100 Fair

100 Fair Pilots: The Men Who Became the Flying Tigers

In the summer and fall of 1941, recruiters from the Central Aircraft Manufacturing Company toured American military bases, hiring Army, Navy, and Marine Corps pilots to fly for China. Most of them would fly the Curtiss P-40 Tomahawk in the combat squadrons of the American Volunteer Group. ("Boy," wrote Claire Chennault early in the Sino-Japanese War, "if the the Chinese only had 100 good pursuit planes and 100 fair pilots, they'd exterminate the Jap air force!" He was now trying to make good on that prediction.) The recruiters also hired 10 flight instructors, as check pilots for fledgling Chinese aviators. In December, after Japanese bombs crippled the U.S. Pacific Fleet at Pearl Harbor, these men would win immortality as the Flying Tigers, arguably the most famous American combat unit of all time — though they civilians in the employ of a foreign air force!

For thirty years, Daniel Ford has researched the history of the American Volunter Group, a challenge made easier with the introduction of the world-wide web. Now he has compiled all he learned about those "100 fair pilots" and the flight instructors recruited at the same time, many of whom joined the combat squadrons in the spring of 1942. About 70 pilots would actually qualify as "Flying Tigers," as we understand the name. In addition to the officer who wasn't allowed to sail with them to Burma, several quit soon after they began training at a disused Royal Air Force base north of Rangoon. Three died in training accidents, and others just couldn't cope with the P-40 or lost their nerve at the thought of flying against a hot new Japanese fighter that Chennault had seen in China — the Mitsubishi Zero.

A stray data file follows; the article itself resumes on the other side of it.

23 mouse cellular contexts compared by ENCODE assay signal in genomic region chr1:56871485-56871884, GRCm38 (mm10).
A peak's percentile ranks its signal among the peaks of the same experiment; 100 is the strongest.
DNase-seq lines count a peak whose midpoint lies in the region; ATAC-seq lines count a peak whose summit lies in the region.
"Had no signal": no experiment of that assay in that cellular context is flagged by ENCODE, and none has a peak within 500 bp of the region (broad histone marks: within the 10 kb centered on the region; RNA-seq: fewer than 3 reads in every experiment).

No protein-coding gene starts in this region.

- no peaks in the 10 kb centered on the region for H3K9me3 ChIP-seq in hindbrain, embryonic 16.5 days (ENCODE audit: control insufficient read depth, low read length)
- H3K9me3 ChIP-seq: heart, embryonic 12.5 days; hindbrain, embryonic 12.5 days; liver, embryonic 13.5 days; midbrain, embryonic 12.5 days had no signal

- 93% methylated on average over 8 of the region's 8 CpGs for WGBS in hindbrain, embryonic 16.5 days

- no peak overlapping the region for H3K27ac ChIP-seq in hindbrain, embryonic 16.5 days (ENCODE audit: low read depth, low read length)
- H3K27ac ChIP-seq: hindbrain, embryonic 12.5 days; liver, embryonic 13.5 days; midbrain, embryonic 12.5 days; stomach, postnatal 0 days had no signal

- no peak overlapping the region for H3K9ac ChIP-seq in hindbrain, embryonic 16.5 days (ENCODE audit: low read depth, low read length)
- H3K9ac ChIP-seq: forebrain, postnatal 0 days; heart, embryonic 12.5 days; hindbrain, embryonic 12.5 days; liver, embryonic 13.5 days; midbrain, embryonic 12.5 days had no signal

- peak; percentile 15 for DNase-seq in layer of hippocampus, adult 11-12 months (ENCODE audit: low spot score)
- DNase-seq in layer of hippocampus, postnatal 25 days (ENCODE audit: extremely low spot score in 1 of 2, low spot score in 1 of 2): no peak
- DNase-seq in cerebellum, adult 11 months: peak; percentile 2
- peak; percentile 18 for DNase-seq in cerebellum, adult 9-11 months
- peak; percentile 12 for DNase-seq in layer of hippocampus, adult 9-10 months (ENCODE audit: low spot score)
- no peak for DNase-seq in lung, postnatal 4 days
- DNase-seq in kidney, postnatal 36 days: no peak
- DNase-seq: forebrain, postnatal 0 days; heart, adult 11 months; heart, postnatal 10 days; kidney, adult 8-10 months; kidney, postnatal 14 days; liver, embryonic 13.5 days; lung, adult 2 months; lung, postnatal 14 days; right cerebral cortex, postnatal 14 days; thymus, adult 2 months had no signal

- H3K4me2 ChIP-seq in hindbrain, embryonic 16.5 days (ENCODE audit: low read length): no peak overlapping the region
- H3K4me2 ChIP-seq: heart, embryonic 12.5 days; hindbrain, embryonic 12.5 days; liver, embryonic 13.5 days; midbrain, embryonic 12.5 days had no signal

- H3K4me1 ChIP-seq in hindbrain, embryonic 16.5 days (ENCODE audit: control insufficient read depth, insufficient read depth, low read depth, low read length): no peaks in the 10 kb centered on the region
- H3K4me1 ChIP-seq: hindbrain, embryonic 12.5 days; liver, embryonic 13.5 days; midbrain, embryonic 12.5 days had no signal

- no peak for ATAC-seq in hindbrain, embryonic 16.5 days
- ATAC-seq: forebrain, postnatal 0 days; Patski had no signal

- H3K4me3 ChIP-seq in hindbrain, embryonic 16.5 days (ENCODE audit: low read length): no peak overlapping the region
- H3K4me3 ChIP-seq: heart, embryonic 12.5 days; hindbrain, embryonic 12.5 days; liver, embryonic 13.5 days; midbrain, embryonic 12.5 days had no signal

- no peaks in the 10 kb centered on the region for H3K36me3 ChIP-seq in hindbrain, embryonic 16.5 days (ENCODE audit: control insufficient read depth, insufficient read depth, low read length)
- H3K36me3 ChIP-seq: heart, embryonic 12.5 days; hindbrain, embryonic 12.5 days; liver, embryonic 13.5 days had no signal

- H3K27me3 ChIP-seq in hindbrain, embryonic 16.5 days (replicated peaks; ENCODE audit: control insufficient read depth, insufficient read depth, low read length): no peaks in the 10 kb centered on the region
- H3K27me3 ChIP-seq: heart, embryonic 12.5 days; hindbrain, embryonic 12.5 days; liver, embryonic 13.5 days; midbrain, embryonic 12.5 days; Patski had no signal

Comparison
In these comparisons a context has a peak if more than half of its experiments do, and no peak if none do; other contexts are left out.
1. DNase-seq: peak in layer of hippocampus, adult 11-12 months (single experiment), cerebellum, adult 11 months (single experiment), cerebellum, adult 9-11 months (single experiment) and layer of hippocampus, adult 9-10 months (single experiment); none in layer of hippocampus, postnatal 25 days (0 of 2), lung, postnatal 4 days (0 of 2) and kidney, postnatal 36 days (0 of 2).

The survivors of the training regimen would be credited with destroying 296 Japanese warplanes, 230 of them in air-to-air combat. In the end, 67 men received combat bonuses ranging from $135 to $7,775. And 16 qualified as aces, credited with shooting down five or more enemy aircraft in air-to-air combat.

Fighter ace or slacker, each of those 110 recruits has a short biography in this book. With photographs, an introduction, notes, and a look at combat claims as opposed to combat reality. Available as a $3.99 e-book for the Amazon Kindle and other digital reading devices and apps. This book is included in the boxed set, Tales of the Flying Tigers.

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The author

As a novelist, Daniel Ford is best known for Incident at Muc Wa and the acclaimed Vietnam film Go Tell the Spartans that was based on it. This and two other novels were published by Doubleday & Co. and are still in print.

As a military historian, he won the 1992 Award of Excellence from the Aviation-Space Writers Association for Flying Tigers: Claire Chennault and the American Volunteer Group, published by Smithsonian Institution Press and now available in a revised and updated edition from HarperCollins. "War history as it should be written!" exclaimed the reviewer for the Naval aviation journal The Hook.

In recent years, under the imprint of Warbird Books, Ford has published many shorter books in digital format, most of them dealing with military and aviation subjects.

Flying Tigers

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Posted December 2021. Websites ©1997-2021 Copyright Daniel Ford; all rights reserved.